Paperback / softback
April 2, 2024
9 b&w illus., 2 maps
9.00 Inches (US)
6.00 Inches (US)
$26.99 USD, £20.50 GBP
v2.1 Reference

The Salmon Capital of Michigan

The Rise and Fall of a Great Lakes Fishery

Weaving together the stories and voices of residents, anglers, community leaders, and environmental workers and researchers, this ethnographic account details the lives and livelihoods impacted by a once-unrivaled Michigan salmon fishery. From the introduction of Chinook salmon to the Great Lakes in the late 1960s, a thriving recreational fishery industry arose in Northern Michigan, attracting thousands of anglers to small towns like Rogers City each week at its peak. By the early 2000s, a crisis loomed beneath the surface of Lake Huron as the population of a prey fish species called alewife unexpectedly collapsed, depleting the salmon's main source of food. By 2007, the salmon population had collapsed too, leaving local fisheries and their respective communities lacking a key commodity and a bid on fishery tourism. Author, angler, and ecologist Carson Prichard artfully incorporates fisheries science and local news media into an oral history that is entertaining, rich, and genuine. Complementing an ecological understanding of events, this narrative details the significance of the fishery and its loss as experienced by the townspeople whose lives it touched.

About the Author

Carson Prichard is an avid angler and outdoorsman. He received his PhD in earth and ecosystem science from Central Michigan University in 2018. His research in fisheries science, Great Lakes ecology, and the fish populations in Lake Huron and Lake Michigan has been published in several peer-reviewed journals. Raised in Jenison, Michigan, Prichard now resides in Gainesville, Florida.


"Carson Prichard is the conductor of a symphony of voices in a groundbreaking oral history turned ethnography that explores the personal, scientific, and community dimensions of the Lake Huron alewife and Chinook salmon fisheries crashes. Exploring the humble beginnings of Rogers City to its rise and fall as 'The Salmon Capital,' Prichard's work is a reminder of the fragile ecosystems Homo sapiens inhabit and upon which they depend. The Salmon Capital of Michigan should be a staple read for fisheries managers and coastal community leaders, residents, researchers, and anglers."—Brittany Fremion, professor of environmental and oral history, Central Michigan University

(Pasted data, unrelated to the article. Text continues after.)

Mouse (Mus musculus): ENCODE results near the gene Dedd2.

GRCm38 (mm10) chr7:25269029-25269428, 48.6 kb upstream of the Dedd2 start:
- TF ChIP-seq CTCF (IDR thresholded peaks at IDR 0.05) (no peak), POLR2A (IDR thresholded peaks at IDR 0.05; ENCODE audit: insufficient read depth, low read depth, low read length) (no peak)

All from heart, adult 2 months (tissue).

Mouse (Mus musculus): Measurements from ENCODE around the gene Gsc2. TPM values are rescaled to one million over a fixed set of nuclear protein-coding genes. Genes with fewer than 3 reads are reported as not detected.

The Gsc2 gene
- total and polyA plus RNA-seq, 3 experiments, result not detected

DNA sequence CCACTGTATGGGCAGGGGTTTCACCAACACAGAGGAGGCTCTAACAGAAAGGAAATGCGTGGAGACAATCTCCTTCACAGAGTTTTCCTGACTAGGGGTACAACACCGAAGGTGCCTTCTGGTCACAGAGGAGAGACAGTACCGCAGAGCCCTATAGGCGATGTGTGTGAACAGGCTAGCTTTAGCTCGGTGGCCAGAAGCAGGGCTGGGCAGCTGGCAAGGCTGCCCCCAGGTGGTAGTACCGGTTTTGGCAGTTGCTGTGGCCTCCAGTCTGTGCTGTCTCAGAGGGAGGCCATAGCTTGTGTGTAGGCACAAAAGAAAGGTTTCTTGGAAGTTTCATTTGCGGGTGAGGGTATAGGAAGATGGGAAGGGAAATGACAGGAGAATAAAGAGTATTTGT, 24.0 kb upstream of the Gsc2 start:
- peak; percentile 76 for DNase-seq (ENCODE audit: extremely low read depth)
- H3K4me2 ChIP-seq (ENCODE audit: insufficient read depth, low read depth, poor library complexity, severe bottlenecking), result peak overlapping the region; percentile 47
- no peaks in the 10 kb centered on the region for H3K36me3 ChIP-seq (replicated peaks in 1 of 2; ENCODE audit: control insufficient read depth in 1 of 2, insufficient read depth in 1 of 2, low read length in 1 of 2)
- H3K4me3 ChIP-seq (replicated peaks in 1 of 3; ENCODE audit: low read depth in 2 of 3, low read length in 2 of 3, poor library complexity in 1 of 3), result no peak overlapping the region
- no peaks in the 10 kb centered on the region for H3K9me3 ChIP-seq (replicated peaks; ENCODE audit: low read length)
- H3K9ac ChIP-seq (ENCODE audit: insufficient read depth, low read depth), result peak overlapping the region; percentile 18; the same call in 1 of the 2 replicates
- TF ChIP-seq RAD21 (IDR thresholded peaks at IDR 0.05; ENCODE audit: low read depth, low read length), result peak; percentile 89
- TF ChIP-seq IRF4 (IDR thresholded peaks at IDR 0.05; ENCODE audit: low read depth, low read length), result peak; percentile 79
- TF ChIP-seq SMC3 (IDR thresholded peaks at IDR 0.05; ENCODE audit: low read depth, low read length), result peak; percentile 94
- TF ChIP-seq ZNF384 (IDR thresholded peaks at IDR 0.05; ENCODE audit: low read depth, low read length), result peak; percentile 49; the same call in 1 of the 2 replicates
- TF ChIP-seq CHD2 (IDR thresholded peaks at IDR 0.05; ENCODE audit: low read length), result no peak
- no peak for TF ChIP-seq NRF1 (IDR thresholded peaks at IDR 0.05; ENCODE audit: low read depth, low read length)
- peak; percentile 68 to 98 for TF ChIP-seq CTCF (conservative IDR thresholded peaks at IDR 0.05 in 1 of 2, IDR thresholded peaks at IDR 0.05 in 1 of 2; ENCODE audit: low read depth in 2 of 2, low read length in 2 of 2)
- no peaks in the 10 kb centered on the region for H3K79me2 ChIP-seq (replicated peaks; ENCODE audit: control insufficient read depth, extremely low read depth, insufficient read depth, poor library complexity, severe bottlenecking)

"I have over thirty years of experience as a student and professional with Great Lakes ecosystem changes. What you don't learn from books or experience is how changes in the fisheries affect people in coastal communities. Carson Prichard captures the social and economic aspects of the Lake Huron fishery through his interviews with anglers, business owners, and community leaders."—Jay Wesley, Lake Michigan Basin Coordinator, Michigan Department of Natural Resources

"Prichard provides the reader with a look back at a time when salmon fishing was all anyone could talk about within Great Lakes communities. The size of the fish and the numbers taken were truly astonishing! He does an exceptional job of capturing the essence of what it felt like to experience the dramatic rise as well as the sudden collapse of the fish that put port communities such as Rogers City on the map."—Scott McLennan, mayor, City of Rogers City

"The story of Lake Huron's sudden food web change is a cautionary tale for other Great Lakes. Carson Prichard takes the reader on a fascinating journey into the homes of those who witnessed the meteoric rise and decline of the Chinook salmon fishery in the 'Salmon Capital of Michigan.' But, at the end of the day, those who stayed in Rogers City continue to enjoy a new fishery, one with more diversity of species, and a wonderful part of the Great Lakes."—Titus Seilheimer, fisheries specialist, Wisconsin Sea Grant

9780814351130 : the-salmon-capital-of-michigan-prichard
Paperback / softback
April 2, 2024
$26.99 USD

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